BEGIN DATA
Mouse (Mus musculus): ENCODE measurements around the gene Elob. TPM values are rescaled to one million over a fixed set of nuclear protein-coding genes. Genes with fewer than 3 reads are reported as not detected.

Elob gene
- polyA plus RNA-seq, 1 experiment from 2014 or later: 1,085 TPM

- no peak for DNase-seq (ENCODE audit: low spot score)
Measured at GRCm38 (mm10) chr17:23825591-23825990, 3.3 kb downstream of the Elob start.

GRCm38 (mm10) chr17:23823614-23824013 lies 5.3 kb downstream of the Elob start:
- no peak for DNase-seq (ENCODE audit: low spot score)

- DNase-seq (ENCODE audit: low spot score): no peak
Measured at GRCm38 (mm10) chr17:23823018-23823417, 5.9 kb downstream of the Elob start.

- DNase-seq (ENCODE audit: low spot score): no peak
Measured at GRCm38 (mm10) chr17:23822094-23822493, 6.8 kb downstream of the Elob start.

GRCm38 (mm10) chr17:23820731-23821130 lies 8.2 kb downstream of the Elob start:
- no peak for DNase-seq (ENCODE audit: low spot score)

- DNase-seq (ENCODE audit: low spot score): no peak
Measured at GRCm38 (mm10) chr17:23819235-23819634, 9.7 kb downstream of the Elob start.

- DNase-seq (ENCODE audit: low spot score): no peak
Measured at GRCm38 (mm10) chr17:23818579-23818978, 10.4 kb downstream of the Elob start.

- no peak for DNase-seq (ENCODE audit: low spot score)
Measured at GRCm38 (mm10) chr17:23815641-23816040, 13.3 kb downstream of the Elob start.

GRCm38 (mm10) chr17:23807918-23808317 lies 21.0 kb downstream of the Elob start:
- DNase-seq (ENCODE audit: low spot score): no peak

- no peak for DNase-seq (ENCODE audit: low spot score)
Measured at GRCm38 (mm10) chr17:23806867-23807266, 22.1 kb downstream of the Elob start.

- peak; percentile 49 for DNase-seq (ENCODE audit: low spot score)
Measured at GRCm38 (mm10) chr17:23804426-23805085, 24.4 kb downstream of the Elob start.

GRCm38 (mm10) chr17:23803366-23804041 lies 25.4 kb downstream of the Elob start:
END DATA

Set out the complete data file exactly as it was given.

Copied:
Mouse (Mus musculus): ENCODE measurements around the gene Elob. TPM values are rescaled to one million over a fixed set of nuclear protein-coding genes. Genes with fewer than 3 reads are reported as not detected.

Elob gene
- polyA plus RNA-seq, 1 experiment from 2014 or later: 1,085 TPM

- no peak for DNase-seq (ENCODE audit: low spot score)
Measured at GRCm38 (mm10) chr17:23825591-23825990, 3.3 kb downstream of the Elob start.

GRCm38 (mm10) chr17:23823614-23824013 lies 5.3 kb downstream of the Elob start:
- no peak for DNase-seq (ENCODE audit: low spot score)

- DNase-seq (ENCODE audit: low spot score): no peak
Measured at GRCm38 (mm10) chr17:23823018-23823417, 5.9 kb downstream of the Elob start.

- DNase-seq (ENCODE audit: low spot score): no peak
Measured at GRCm38 (mm10) chr17:23822094-23822493, 6.8 kb downstream of the Elob start.

GRCm38 (mm10) chr17:23820731-23821130 lies 8.2 kb downstream of the Elob start:
- no peak for DNase-seq (ENCODE audit: low spot score)

- DNase-seq (ENCODE audit: low spot score): no peak
Measured at GRCm38 (mm10) chr17:23819235-23819634, 9.7 kb downstream of the Elob start.

- DNase-seq (ENCODE audit: low spot score): no peak
Measured at GRCm38 (mm10) chr17:23818579-23818978, 10.4 kb downstream of the Elob start.

- no peak for DNase-seq (ENCODE audit: low spot score)
Measured at GRCm38 (mm10) chr17:23815641-23816040, 13.3 kb downstream of the Elob start.

GRCm38 (mm10) chr17:23807918-23808317 lies 21.0 kb downstream of the Elob start:
- DNase-seq (ENCODE audit: low spot score): no peak

- no peak for DNase-seq (ENCODE audit: low spot score)
Measured at GRCm38 (mm10) chr17:23806867-23807266, 22.1 kb downstream of the Elob start.

- peak; percentile 49 for DNase-seq (ENCODE audit: low spot score)
Measured at GRCm38 (mm10) chr17:23804426-23805085, 24.4 kb downstream of the Elob start.

GRCm38 (mm10) chr17:23803366-23804041 lies 25.4 kb downstream of the Elob start: